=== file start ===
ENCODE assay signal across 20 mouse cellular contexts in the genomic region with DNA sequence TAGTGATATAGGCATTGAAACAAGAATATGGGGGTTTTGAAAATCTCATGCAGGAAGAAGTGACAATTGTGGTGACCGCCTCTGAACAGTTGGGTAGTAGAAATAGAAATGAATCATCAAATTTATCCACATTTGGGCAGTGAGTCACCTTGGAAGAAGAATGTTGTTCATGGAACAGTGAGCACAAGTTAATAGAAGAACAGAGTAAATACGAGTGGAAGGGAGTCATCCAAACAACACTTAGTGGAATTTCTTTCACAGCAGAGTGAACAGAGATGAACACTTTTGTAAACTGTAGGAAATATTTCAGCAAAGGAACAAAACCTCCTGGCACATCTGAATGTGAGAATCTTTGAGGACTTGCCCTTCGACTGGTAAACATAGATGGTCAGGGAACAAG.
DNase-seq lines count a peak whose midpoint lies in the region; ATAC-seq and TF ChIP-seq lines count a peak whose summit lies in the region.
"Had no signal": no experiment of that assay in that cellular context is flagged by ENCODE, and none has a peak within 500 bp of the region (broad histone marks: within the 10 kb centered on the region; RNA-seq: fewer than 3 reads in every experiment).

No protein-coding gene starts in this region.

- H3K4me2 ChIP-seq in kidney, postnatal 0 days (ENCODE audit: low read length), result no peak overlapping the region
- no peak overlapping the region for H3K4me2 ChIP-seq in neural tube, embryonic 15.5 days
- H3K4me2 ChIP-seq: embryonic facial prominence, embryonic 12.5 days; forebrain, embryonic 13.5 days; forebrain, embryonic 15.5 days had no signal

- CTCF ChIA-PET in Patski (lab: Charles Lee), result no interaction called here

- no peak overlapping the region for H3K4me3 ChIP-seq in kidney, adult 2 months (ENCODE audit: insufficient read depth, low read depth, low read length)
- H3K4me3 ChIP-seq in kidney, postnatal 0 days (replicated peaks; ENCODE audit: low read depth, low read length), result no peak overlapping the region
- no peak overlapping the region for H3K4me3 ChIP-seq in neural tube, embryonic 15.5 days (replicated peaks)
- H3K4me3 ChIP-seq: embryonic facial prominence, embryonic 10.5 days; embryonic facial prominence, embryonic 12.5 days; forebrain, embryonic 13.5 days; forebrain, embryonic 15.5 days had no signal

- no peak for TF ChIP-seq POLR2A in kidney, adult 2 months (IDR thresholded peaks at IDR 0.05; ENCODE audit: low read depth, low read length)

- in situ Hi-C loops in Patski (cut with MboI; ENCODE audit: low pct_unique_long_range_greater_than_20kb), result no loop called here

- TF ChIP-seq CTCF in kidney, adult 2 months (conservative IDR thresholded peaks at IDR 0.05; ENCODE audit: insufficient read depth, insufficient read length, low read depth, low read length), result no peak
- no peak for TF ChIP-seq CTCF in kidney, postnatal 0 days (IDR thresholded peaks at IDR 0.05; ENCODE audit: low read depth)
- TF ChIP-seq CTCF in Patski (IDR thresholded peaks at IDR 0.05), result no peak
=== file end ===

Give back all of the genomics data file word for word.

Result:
ENCODE assay signal across 20 mouse cellular contexts in the genomic region with DNA sequence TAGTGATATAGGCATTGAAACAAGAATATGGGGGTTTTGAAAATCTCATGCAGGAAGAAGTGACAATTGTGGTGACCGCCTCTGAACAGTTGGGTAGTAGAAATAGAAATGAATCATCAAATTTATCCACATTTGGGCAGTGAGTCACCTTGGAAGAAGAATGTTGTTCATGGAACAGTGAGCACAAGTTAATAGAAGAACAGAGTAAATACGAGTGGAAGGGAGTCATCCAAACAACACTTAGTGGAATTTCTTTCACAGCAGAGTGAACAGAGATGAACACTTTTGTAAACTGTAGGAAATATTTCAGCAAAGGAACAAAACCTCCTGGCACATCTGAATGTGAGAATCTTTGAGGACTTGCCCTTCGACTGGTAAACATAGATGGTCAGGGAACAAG.
DNase-seq lines count a peak whose midpoint lies in the region; ATAC-seq and TF ChIP-seq lines count a peak whose summit lies in the region.
"Had no signal": no experiment of that assay in that cellular context is flagged by ENCODE, and none has a peak within 500 bp of the region (broad histone marks: within the 10 kb centered on the region; RNA-seq: fewer than 3 reads in every experiment).

No protein-coding gene starts in this region.

- H3K4me2 ChIP-seq in kidney, postnatal 0 days (ENCODE audit: low read length), result no peak overlapping the region
- no peak overlapping the region for H3K4me2 ChIP-seq in neural tube, embryonic 15.5 days
- H3K4me2 ChIP-seq: embryonic facial prominence, embryonic 12.5 days; forebrain, embryonic 13.5 days; forebrain, embryonic 15.5 days had no signal

- CTCF ChIA-PET in Patski (lab: Charles Lee), result no interaction called here

- no peak overlapping the region for H3K4me3 ChIP-seq in kidney, adult 2 months (ENCODE audit: insufficient read depth, low read depth, low read length)
- H3K4me3 ChIP-seq in kidney, postnatal 0 days (replicated peaks; ENCODE audit: low read depth, low read length), result no peak overlapping the region
- no peak overlapping the region for H3K4me3 ChIP-seq in neural tube, embryonic 15.5 days (replicated peaks)
- H3K4me3 ChIP-seq: embryonic facial prominence, embryonic 10.5 days; embryonic facial prominence, embryonic 12.5 days; forebrain, embryonic 13.5 days; forebrain, embryonic 15.5 days had no signal

- no peak for TF ChIP-seq POLR2A in kidney, adult 2 months (IDR thresholded peaks at IDR 0.05; ENCODE audit: low read depth, low read length)

- in situ Hi-C loops in Patski (cut with MboI; ENCODE audit: low pct_unique_long_range_greater_than_20kb), result no loop called here

- TF ChIP-seq CTCF in kidney, adult 2 months (conservative IDR thresholded peaks at IDR 0.05; ENCODE audit: insufficient read depth, insufficient read length, low read depth, low read length), result no peak
- no peak for TF ChIP-seq CTCF in kidney, postnatal 0 days (IDR thresholded peaks at IDR 0.05; ENCODE audit: low read depth)
- TF ChIP-seq CTCF in Patski (IDR thresholded peaks at IDR 0.05), result no peak